|Publication number||US6273986 B1|
|Application number||US 09/035,232|
|Publication date||Aug 14, 2001|
|Filing date||Mar 5, 1998|
|Priority date||Apr 18, 1997|
|Publication number||035232, 09035232, US 6273986 B1, US 6273986B1, US-B1-6273986, US6273986 B1, US6273986B1|
|Inventors||Kevin J. Egan|
|Original Assignee||Kevin J. Egan|
|Export Citation||BiBTeX, EndNote, RefMan|
|Patent Citations (23), Referenced by (27), Classifications (10), Legal Events (3)|
|External Links: USPTO, USPTO Assignment, Espacenet|
Pursuant to 37 C.F.R. §1.78(a)(4), this application is a continuation of, claims the benefit of and priority to prior filed co-pending Provisional Application No. 60/043,268, filed Apr. 18, 1997, which is expressly incorporated herein by reference.
The invention relates to composite labels, package labeling systems and labeling methods, and more particularly to labeling systems which utilize a composite label construction and the related labeling methods.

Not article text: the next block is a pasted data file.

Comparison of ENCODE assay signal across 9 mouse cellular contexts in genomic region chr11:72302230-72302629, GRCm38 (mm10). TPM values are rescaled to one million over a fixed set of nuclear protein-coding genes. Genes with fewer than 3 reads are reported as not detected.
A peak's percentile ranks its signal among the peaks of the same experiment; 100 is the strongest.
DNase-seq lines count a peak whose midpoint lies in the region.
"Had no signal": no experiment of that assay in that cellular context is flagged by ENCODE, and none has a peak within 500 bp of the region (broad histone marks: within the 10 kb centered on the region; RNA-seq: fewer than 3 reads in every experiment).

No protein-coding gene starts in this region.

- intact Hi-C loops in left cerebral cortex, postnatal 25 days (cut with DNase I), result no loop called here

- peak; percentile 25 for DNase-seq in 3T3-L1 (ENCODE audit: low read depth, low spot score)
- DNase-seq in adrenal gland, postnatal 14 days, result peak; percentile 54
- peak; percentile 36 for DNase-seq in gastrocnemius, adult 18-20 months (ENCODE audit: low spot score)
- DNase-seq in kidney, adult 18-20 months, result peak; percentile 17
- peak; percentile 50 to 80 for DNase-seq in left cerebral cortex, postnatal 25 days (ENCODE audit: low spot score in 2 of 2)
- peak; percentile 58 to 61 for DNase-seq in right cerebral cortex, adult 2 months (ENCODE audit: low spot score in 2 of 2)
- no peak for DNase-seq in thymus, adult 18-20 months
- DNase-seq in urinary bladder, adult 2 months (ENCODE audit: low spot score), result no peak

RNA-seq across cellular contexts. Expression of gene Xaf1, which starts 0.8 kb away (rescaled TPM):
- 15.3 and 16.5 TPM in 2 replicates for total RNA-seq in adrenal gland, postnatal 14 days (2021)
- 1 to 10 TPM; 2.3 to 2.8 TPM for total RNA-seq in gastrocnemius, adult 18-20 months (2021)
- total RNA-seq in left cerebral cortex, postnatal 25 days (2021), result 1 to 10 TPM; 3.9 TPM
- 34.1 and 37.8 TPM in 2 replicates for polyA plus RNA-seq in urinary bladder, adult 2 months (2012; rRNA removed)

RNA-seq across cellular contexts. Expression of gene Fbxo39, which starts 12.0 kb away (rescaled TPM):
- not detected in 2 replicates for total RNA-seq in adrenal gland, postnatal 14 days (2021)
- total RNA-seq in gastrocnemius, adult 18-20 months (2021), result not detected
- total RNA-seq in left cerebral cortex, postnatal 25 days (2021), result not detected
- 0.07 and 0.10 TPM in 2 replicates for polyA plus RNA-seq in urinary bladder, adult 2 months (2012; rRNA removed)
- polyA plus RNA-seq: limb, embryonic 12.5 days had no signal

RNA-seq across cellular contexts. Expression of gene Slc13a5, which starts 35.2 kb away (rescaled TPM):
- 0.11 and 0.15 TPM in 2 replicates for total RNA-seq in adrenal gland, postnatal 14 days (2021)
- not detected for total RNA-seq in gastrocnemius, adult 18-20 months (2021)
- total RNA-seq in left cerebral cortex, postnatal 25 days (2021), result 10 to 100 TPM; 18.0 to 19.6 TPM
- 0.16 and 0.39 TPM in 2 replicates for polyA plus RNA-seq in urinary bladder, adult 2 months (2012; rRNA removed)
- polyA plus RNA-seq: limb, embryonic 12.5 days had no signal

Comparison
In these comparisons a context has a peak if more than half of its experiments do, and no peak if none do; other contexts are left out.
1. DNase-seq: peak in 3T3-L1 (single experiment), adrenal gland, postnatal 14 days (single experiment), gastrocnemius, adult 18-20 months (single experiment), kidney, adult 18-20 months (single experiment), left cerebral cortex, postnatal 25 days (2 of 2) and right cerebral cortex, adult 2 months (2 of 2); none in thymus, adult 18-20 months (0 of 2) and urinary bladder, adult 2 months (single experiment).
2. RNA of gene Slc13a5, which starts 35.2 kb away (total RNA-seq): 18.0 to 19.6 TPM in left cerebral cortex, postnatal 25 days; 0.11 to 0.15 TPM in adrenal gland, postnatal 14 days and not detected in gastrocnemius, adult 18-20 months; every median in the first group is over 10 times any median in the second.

In the context of shipping packages containing goods, the typically utilized label construction consists of a face stock on which indicia may be printed, such as shipping information or other labeling information. The face stock has a primary adhesive (such as a pressure sensitive adhesive) on the back surface thereof and the face stock and adhesive are carried on a release or liner backing. In use, the label face sheet is removed from the liner and affixed to a package by means of the primary adhesive. The shipping label is thereby semi-permanently secured to the package. What is meant by “semi-permanently secured, ” as compared with “releasably secured,” is that the label is not intended to be readily removable from the package, and forcible removal of the label generally results in disruption of either the label, the package, or both. In automated labeling systems, the typical label construction described above is printed and applied to the package in a “print and apply” machine which prints the desired indicia on the label, removes the label from the liner and applies the label to the package.